Thanks to everyone who made me so welcome yesterday at Church Stretton School.  I was looked after by a group of year 10 guides who did an excellent job. I really enjoyed sharing my books with pupils in year 7 and year 8  – the classes were great to work with and pupils had some really imaginative ideas in the creative writing workshop sessions.  Well done and thanks to everyone, staff and pupils, at Church Stretton School.

Church Stretton entrance        The_Horse_Lord_Cover_for_Kindle

The Week 7th February, 2016

Seeing as it’s Super bowl weekend and six nations kick off I thought I would go with a sporting theme and delve a little into the world of football – UK and USA style. I thought I would talk a little about the money in sport; and is it fair? A fairly robust question so here goes.

In the UK we have a serious issue with a black hooded demon in the form of the premiership (football, or what folks over the pond call ‘soccer’) The premiership dominates every facet Continue reading The Week 7th February, 2016

The Week 31st January, 2016

So a week has gone by and, following on from last week, it’s time to switch tack to the Republican Party and the madness that is going on with them.

I’m just going to talk about Trump this week and I may do the others at a later date, he is going to take up a fair bit of time! I will have a look at why he is attracting attention, a glance at his back story, and lastly, I will give my own opinion

From the off Mr Trump has blown the political scene apart, or has he? If you read anything that anyone is currently writing about him, that is usually how they start. But is that really true? I disagree. There have been plenty of other presidential or vice-presidential runners who have said extreme things – and try to talk ‘down with the folk!’ – it’s something we’ve seen before, so it’s not his style, as that isn’t unique, so what Continue reading The Week 31st January, 2016

The Week, 24th January, 2016

Hello and welcome to the week, this week I am going to talk about the US presidential race, seeing as this will take the main stage for the next year, and our lack of proper winter here, and the heavy snow fall in New York, it’s definitely a time to look longingly across the pond!.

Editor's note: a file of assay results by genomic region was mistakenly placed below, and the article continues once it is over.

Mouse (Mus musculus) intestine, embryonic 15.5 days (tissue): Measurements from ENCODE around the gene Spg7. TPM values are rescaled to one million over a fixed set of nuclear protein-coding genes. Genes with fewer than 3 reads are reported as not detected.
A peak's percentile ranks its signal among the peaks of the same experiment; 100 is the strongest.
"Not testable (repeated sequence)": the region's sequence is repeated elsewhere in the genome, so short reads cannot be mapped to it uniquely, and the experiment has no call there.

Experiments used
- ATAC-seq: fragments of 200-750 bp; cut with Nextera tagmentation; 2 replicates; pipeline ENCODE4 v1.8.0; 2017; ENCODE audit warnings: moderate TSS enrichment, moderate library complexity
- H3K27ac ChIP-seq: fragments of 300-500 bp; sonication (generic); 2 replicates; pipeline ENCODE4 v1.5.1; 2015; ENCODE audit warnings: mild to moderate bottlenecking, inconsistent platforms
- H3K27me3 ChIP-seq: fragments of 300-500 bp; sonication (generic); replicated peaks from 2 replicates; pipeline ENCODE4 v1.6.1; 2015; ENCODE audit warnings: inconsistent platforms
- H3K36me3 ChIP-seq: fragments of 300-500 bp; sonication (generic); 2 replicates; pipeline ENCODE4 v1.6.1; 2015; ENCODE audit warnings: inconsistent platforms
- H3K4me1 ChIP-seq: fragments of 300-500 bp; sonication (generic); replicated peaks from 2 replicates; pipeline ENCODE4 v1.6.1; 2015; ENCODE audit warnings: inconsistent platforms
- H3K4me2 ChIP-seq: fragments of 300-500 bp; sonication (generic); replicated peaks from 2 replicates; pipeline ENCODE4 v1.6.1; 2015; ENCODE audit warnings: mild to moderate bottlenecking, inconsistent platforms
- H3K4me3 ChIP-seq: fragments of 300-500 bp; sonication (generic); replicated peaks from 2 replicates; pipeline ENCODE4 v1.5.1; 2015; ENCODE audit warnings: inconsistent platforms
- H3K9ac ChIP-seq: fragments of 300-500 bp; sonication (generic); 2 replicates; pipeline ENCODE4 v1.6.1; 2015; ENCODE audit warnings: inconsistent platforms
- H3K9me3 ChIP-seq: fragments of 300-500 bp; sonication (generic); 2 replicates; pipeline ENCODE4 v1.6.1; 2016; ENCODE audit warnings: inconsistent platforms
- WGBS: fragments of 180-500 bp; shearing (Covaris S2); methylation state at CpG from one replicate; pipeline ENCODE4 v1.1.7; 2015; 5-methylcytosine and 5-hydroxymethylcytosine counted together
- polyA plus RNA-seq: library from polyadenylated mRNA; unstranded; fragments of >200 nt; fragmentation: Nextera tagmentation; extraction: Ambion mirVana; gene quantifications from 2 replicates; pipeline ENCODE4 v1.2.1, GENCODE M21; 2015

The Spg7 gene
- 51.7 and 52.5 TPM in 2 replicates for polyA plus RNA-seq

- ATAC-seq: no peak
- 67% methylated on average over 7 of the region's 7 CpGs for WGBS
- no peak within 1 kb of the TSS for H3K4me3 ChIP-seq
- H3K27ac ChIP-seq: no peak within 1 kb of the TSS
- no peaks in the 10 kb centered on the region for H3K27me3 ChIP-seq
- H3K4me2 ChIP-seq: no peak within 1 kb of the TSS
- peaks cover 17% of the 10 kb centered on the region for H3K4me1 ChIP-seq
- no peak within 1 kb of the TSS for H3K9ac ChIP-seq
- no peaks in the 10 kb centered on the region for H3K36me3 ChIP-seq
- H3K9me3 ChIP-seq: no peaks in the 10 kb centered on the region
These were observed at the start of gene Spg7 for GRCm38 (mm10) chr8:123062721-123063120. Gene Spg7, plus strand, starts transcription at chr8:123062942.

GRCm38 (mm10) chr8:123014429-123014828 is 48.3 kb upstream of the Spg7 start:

So from the off I think I think I will talk about the democrats this week, a nicer start as the republicans are such a bag of noisy cats, it’s going to take to time to figure out what they are actually on about. So will this be Hillary’s year? Continue reading The Week, 24th January, 2016

The Week – 17th January 2016

Hello welcome, new readers and old. My first for 2016 and I thought I would start off the year with a look at the entertainment media. Yesterday I went to watch the new Star Wars, viewing it rather late compared to most people, that was because I wasn’t in the slightest way bothered about seeing it. To be honest, I didn’t want them to make a new one as I didn’t see the point, with how the last of the original left the story, but I went and it was good, I did enjoy it. It was the same story as Jedi returns but it was pretty good.  John Boyega as Fin being the only character I enjoyed and he was one of the main reasons I thought it was good, without his character I think it would have been a bit dull, although the special effects were excellent, as you would expect, so overall Star Wars was ok, not terrible – OK but yet it is the biggest film ever and has grossed 3billion already. I can understand why Star Wars is huge,  the hype, the merchandise,  the amount of Star Wars games and ships that I have played on or with throughout my child hood, like most other people, stands as testimony to it being part of our lives. But who is this new Star Wars aimed at and is this the final death-knell for the drive to get any new epic adventure ever being produced – or are we locked in the world of remakes?